Should we stop drilling offshore? We can hardly afford to. We still need to drill, so that we can drive, fly, farm, heat our homes, operate factories and do everything else that requires reliable, affordable petroleum. Indeed, over 62% of all US energy still comes from oil and gas. And we certainly need the jobs and revenues that US offshore energy development generates.
We’ve already banned drilling in ANWR, off the Florida, Atlantic and Pacific coasts, and in many other areas. We’ve made it nearly impossible to mine coal or uranium, or build new coal-fired power plants or nuclear reactors. We’ve largely forced companies to drill in deep Gulf waters, where risks and costs are far higher, and the ability to respond quickly and effectively to accidents is lower.
We’ve also forced companies to take drilling risks to foreign nations – and then increased the risks of tanker accidents that cause far greater spillage when they bring that oil to America. Meanwhile, Russia, China and Cuba are preparing to drill near the same Gulf and Caribbean waters that we’ve made off limits – employing their training, technologies, regulations and ecological philosophies.
Even with this blowout and its 1969 Santa Barbara predecessor, America’s offshore record is excellent. Since 1969, we have drilled over 1,224,000 wells in state waters and on the Outer Continental Shelf. There have been 13 losses of well control involving more than 50 barrels: five were less than 100 barrels apiece; one was a little over 1,000 barrels; two (both in 1970) involved 30,000 barrels or more. Only in Santa Barbara (so far) did significant amounts of oil reach shore and cause serious environmental damage.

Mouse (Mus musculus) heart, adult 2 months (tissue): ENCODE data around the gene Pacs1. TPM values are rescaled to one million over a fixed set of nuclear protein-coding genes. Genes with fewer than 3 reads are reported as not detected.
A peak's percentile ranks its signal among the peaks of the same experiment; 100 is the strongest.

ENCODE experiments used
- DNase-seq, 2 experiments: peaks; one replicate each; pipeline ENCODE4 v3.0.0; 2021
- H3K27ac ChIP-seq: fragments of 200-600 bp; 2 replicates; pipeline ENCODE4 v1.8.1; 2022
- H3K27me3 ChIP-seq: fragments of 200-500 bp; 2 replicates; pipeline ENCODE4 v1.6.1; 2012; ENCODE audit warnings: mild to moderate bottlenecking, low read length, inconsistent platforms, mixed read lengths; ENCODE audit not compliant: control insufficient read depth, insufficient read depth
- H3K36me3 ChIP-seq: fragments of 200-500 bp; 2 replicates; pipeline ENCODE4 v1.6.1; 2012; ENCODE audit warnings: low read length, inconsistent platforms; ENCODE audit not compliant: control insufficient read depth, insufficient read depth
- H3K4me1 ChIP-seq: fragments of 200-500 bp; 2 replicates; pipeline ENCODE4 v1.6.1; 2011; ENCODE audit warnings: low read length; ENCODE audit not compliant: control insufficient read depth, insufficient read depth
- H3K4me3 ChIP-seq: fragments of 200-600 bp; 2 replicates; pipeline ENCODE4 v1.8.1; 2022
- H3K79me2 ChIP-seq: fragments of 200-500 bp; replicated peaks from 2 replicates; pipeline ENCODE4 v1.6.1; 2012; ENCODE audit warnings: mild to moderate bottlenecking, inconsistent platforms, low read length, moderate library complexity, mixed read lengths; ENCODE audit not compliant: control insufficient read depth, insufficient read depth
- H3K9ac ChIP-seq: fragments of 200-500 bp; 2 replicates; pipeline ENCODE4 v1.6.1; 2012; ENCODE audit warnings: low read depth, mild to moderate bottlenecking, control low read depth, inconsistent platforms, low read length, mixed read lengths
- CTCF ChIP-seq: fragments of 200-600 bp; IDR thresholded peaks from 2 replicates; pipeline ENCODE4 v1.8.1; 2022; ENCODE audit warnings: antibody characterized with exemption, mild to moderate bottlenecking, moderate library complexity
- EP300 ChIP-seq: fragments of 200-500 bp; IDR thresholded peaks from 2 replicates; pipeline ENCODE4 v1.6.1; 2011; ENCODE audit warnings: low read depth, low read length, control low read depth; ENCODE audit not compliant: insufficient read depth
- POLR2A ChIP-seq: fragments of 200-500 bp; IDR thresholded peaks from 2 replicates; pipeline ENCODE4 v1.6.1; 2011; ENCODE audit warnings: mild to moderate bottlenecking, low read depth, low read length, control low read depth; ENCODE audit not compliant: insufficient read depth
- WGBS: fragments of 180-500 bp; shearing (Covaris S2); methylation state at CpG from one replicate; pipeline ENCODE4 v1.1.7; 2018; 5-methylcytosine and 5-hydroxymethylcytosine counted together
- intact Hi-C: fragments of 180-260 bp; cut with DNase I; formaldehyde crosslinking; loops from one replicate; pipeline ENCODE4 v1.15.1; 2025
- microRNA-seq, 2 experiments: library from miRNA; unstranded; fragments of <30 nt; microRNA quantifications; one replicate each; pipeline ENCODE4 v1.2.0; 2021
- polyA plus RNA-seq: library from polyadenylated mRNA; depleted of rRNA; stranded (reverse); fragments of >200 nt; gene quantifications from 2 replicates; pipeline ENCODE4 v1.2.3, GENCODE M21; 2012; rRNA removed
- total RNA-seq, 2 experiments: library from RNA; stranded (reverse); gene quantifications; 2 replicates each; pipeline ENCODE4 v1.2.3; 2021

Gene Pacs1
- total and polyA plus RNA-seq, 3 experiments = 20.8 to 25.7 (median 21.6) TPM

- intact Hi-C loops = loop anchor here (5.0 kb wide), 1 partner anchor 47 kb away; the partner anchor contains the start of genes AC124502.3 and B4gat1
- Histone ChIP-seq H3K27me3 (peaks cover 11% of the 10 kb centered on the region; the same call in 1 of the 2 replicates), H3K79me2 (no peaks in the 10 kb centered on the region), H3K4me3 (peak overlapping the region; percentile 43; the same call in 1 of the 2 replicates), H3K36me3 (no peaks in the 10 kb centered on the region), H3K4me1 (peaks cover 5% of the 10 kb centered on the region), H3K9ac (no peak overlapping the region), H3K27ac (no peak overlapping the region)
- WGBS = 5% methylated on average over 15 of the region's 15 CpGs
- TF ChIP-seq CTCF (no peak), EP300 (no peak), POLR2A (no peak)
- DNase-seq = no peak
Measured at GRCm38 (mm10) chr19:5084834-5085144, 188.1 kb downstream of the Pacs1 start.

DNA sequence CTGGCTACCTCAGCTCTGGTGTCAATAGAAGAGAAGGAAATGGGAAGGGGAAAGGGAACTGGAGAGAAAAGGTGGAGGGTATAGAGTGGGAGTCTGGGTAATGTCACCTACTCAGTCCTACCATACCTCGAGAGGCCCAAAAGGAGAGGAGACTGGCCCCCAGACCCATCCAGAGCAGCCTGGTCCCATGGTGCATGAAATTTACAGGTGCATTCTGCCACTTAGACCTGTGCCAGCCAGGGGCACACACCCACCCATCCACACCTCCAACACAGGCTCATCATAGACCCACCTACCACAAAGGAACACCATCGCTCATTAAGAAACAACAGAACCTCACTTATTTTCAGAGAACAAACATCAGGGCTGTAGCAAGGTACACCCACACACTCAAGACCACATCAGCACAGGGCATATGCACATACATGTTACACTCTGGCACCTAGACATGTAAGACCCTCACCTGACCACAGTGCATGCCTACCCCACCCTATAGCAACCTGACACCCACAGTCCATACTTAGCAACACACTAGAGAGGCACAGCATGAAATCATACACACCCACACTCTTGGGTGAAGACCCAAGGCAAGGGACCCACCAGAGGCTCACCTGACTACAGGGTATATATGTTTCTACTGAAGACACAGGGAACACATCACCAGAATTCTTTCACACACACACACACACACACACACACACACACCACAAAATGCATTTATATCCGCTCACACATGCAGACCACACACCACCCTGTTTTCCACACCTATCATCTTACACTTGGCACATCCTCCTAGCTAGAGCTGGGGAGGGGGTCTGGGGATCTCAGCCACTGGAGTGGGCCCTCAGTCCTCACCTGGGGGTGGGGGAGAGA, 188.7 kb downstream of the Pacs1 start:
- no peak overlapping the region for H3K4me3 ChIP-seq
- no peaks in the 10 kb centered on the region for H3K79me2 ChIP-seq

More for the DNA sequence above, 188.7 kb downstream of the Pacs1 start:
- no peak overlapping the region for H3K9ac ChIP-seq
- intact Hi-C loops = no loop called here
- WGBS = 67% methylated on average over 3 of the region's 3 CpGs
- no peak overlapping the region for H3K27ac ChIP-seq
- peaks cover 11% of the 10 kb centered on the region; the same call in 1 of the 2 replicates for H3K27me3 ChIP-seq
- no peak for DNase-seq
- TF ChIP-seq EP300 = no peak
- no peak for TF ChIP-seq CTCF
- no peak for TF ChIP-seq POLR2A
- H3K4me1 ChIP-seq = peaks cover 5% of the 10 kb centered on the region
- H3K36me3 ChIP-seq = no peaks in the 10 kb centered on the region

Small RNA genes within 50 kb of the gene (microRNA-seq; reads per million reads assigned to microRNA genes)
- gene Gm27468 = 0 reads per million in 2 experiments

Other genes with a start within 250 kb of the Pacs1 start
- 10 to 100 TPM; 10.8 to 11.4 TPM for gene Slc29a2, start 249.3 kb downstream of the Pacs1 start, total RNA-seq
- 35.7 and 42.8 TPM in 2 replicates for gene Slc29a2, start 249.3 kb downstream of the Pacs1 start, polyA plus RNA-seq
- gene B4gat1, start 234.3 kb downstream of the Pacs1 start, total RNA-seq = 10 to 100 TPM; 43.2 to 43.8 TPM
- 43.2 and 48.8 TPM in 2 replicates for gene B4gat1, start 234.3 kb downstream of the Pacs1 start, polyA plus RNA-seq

Globally, tankers have spilled four times more oil than drilling and production operations, often in much bigger mishaps, often in fragile areas – and chronic discharges from cars and boats dwarf tanker spills by a factor of eight. (All spill data are from the MMS and National Research Council.)
What should we do next? Recognize that life, technology and civilization involve risks. Humans make mistakes. Equipment fails. Nature presents us with extreme, unprecedented, unexpected power and fury.
Learn the right lessons from this tragic, catastrophic, probably preventable accident. Avoid grandstanding and kneejerk reactions. Replace people’s lost income. Insist on responsible, adult thinking – and a thorough, expert, non-politicized investigation. Find solutions instead of assigning blame.
Why did the BOP and backups fail? What went wrong with the cement, plugs and pressure detection devices, supervisor and crew monitoring and reactions, to set off the catastrophic chain of events? How can we improve the technology and training, to make sure such a disaster never happens again? Did the regulators fail, too? How can we improve oil spill cleanup technologies and rapid response?
Ask what realistic alternatives we have. Not “Sim USA” and virtual energy. Real energy.
Can we afford to shut down our domestic oil and gas industry – economically, ecologically and ethically – and import more, as we export risks to other countries, and shift risks from drilling accidents to tanker accidents? Can we afford to replace dozens of offshore rigs with thousands of towering offshore wind turbines, creating obstacle courses for ships laden with bunker fuel or crude oil?
Drilling in deep waters far from shore is a complex, difficult, dangerous business. Let us remember and pray for the eleven who died, those who were burned and injured, and their families and loved ones. Let us also pray for all who daily risk life and limb, to bring us the energy that makes our lives, jobs and living standards possible – and for all whose lives have been affected by the spill.
Paul Driessen is senior policy advisor for the Committee For A Constructive Tomorrow.
Biography - Paul Driessen
Paul Driessen is senior policy advisor for the Committee For A Constructive Tomorrow (www.CFACT.org) and author of many articles on energy and the environment. He has degrees in sciences and environmental law.